ML ID: 386
  3. Generating Animated Videos of Human Activities from Natural Language Descriptions
    [Details] [PDF] [Poster]
    Angela S. Lin, Lemeng Wu, Rodolfo Corona , Kevin Tai , Qixing Huang , Raymond J. Mooney
    In Proceedings of the Visually Grounded Interaction and Language Workshop at NeurIPS 2018, December 2018.
    Generating realistic character animations is of great importance in computer graphics and related domains. Existing approaches for this application involve a significant amount of human interaction. In this paper, we introduce a system that maps a natural language description to an animation of a humanoid skeleton. Our system is a sequence-to-sequence model that is pretrained with an autoencoder objective and then trained end-to-end.
    ML ID: 369
  4. Learning a Policy for Opportunistic Active Learning
    [Details] [PDF]
    Aishwarya Padmakumar, Peter Stone, Raymond J. Mooney
    In Proceedings of the 2018 Conference on Empirical Methods in Natural Language Processing (EMNLP-18), Brussels, Belgium, November 2018.
    Active learning identifies data points to label that are expected to be the most useful in improving a supervised model. Opportunistic active learning incorporates active learning into interactive tasks that constrain possible queries during interactions. Prior work has shown that opportunistic active learning can be used to improve grounding of natural language descriptions in an interactive object retrieval task. In this work, we use reinforcement learning for such an object retrieval task, to learn a policy that effectively trades off task completion with model improvement that would benefit future tasks.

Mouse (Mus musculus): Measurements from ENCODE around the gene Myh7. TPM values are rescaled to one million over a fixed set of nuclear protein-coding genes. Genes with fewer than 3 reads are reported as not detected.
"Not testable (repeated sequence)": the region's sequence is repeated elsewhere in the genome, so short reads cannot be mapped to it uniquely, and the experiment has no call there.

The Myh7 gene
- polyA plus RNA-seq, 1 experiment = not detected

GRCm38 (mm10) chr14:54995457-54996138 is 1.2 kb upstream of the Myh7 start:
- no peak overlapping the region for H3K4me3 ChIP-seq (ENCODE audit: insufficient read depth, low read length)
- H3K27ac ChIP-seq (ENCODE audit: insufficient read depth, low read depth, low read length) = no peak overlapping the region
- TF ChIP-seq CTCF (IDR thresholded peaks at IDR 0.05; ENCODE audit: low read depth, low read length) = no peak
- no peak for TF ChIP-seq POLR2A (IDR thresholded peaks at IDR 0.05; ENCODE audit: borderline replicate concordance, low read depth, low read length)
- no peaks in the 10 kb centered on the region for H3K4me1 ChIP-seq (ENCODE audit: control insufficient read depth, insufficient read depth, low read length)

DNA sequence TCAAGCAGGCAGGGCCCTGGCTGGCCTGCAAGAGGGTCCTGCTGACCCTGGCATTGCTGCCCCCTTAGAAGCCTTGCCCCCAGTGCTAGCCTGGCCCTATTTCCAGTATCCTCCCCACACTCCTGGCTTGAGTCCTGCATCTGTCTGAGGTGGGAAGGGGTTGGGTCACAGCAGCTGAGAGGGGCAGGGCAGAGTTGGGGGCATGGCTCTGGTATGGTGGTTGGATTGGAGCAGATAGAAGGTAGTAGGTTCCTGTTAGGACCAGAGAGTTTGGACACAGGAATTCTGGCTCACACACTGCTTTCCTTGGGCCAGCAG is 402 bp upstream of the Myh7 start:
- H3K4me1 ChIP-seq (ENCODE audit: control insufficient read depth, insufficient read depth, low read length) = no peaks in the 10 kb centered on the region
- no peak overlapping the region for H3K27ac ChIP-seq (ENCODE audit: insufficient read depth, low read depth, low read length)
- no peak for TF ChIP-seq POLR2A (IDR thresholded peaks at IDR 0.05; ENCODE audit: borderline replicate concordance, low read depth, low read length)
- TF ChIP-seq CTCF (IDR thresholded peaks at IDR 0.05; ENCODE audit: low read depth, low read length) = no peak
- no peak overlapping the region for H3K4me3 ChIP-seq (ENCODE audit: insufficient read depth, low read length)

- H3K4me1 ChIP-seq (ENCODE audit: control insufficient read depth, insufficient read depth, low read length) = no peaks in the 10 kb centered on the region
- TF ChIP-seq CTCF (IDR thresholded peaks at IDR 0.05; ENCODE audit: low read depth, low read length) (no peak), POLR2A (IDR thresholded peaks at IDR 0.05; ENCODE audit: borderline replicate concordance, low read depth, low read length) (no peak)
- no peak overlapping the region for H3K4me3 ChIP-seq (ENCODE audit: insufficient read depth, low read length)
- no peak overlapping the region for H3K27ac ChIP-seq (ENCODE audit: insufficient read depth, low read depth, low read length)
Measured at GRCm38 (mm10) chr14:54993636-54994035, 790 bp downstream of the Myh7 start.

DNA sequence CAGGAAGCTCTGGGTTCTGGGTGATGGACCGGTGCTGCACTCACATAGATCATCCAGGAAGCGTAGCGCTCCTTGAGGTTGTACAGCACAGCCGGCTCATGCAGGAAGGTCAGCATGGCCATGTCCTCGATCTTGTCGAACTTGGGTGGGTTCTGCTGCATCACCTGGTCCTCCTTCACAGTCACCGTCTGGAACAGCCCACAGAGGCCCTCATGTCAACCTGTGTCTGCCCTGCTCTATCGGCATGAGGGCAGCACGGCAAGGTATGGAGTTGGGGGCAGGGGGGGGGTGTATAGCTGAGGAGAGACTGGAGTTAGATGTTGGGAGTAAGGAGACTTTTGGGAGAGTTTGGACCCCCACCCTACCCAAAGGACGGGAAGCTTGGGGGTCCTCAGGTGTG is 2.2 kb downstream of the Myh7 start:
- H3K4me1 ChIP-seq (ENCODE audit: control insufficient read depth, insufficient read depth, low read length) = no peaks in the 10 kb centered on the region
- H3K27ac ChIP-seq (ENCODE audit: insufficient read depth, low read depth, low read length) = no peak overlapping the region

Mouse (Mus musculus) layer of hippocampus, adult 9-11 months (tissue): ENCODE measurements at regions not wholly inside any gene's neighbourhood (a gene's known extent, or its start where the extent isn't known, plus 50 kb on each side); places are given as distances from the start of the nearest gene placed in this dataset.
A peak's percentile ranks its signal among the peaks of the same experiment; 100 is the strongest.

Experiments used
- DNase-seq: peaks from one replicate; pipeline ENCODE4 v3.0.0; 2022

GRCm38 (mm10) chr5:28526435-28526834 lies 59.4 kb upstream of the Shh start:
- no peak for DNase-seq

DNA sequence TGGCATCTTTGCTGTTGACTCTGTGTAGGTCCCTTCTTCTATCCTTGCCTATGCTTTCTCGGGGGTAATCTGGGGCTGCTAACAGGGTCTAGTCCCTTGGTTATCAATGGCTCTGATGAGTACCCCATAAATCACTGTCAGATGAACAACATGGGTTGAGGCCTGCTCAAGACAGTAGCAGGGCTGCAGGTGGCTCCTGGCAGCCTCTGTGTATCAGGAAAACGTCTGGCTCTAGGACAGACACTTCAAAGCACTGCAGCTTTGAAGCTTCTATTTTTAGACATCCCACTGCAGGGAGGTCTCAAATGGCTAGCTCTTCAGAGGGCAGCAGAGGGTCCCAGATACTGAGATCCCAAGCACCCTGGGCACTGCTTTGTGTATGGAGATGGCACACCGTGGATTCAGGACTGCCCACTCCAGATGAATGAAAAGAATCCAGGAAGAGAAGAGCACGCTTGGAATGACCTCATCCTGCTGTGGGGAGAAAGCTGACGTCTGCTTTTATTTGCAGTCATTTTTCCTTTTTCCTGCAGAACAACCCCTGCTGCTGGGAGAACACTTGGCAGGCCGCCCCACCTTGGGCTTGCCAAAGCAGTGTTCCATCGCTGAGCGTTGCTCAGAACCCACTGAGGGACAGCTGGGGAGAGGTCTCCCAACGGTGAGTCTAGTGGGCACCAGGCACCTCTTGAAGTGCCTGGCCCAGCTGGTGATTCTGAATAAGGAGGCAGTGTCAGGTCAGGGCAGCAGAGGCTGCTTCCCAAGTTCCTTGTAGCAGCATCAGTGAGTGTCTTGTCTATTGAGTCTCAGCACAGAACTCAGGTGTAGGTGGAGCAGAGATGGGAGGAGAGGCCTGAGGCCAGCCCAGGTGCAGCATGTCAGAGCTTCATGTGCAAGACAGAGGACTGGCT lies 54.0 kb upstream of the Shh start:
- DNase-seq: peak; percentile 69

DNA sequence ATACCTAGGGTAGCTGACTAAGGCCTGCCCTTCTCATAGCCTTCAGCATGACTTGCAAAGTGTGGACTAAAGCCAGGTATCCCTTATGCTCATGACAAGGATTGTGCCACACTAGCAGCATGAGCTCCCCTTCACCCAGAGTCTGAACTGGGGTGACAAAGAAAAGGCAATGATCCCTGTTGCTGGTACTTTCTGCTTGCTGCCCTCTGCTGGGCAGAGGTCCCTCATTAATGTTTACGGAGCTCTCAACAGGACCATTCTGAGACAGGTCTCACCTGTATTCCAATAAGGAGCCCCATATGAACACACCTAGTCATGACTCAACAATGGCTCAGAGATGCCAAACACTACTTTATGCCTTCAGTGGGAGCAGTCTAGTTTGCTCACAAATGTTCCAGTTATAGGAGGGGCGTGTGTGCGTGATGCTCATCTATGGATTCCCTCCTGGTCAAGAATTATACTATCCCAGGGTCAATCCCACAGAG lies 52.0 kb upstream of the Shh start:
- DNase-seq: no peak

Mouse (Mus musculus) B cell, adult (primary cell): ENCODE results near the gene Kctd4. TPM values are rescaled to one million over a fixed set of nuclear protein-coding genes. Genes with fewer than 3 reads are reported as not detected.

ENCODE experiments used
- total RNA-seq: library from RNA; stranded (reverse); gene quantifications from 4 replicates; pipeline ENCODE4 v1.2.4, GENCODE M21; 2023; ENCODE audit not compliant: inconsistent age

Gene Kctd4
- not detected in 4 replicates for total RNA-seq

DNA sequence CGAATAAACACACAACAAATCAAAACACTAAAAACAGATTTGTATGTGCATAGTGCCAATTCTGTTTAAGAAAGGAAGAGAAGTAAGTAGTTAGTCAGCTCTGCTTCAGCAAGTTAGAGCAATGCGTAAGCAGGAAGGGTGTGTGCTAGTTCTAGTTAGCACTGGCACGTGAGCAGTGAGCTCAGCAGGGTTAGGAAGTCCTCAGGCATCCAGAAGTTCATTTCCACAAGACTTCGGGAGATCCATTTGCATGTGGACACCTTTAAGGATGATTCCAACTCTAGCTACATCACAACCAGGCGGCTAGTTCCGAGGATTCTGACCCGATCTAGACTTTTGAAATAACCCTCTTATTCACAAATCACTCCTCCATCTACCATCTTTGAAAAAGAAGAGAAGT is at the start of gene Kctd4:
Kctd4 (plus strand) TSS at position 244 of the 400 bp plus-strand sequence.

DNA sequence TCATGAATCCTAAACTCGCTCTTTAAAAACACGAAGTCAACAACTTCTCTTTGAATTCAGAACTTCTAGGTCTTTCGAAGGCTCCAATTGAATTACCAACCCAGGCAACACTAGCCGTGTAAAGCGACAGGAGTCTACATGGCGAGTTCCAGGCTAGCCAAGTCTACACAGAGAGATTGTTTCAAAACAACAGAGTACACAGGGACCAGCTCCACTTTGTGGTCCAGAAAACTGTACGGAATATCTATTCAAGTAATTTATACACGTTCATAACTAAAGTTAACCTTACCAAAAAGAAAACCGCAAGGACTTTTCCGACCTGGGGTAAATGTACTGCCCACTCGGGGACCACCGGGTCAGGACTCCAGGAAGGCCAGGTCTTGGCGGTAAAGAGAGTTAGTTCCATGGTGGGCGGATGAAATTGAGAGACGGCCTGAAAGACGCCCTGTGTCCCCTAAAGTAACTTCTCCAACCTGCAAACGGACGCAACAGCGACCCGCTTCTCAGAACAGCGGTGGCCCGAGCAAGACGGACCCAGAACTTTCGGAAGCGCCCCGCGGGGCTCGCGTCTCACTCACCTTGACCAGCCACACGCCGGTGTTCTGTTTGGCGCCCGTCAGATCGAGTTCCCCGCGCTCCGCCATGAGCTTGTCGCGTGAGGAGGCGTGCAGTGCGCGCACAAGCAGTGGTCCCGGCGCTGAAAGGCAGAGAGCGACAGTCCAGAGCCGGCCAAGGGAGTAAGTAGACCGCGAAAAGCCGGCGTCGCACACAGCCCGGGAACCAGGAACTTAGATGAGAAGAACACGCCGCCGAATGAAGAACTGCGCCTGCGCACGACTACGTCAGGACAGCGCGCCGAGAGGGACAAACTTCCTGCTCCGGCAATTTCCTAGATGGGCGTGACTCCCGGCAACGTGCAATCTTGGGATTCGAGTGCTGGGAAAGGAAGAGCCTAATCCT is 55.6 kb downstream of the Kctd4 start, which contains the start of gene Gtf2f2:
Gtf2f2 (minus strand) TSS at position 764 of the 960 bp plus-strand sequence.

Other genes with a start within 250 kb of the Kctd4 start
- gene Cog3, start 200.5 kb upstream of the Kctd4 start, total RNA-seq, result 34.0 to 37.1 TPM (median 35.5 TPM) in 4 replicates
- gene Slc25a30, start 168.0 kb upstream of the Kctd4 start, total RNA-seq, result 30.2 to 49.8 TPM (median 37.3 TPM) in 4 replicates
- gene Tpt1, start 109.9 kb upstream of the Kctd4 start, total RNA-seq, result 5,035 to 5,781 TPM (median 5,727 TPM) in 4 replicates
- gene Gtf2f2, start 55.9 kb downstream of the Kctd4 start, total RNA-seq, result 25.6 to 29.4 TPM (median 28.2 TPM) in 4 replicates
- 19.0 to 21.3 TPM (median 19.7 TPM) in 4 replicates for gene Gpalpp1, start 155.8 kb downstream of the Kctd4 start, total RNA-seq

ML ID: 368
  5. Learning to Connect Language and Perception
    [Details] [PDF]
    Raymond J. Mooney
    In Proceedings of the 23rd AAAI Conference on Artificial Intelligence (AAAI), 1598--1601, Chicago, IL, July 2008. Senior Member Paper.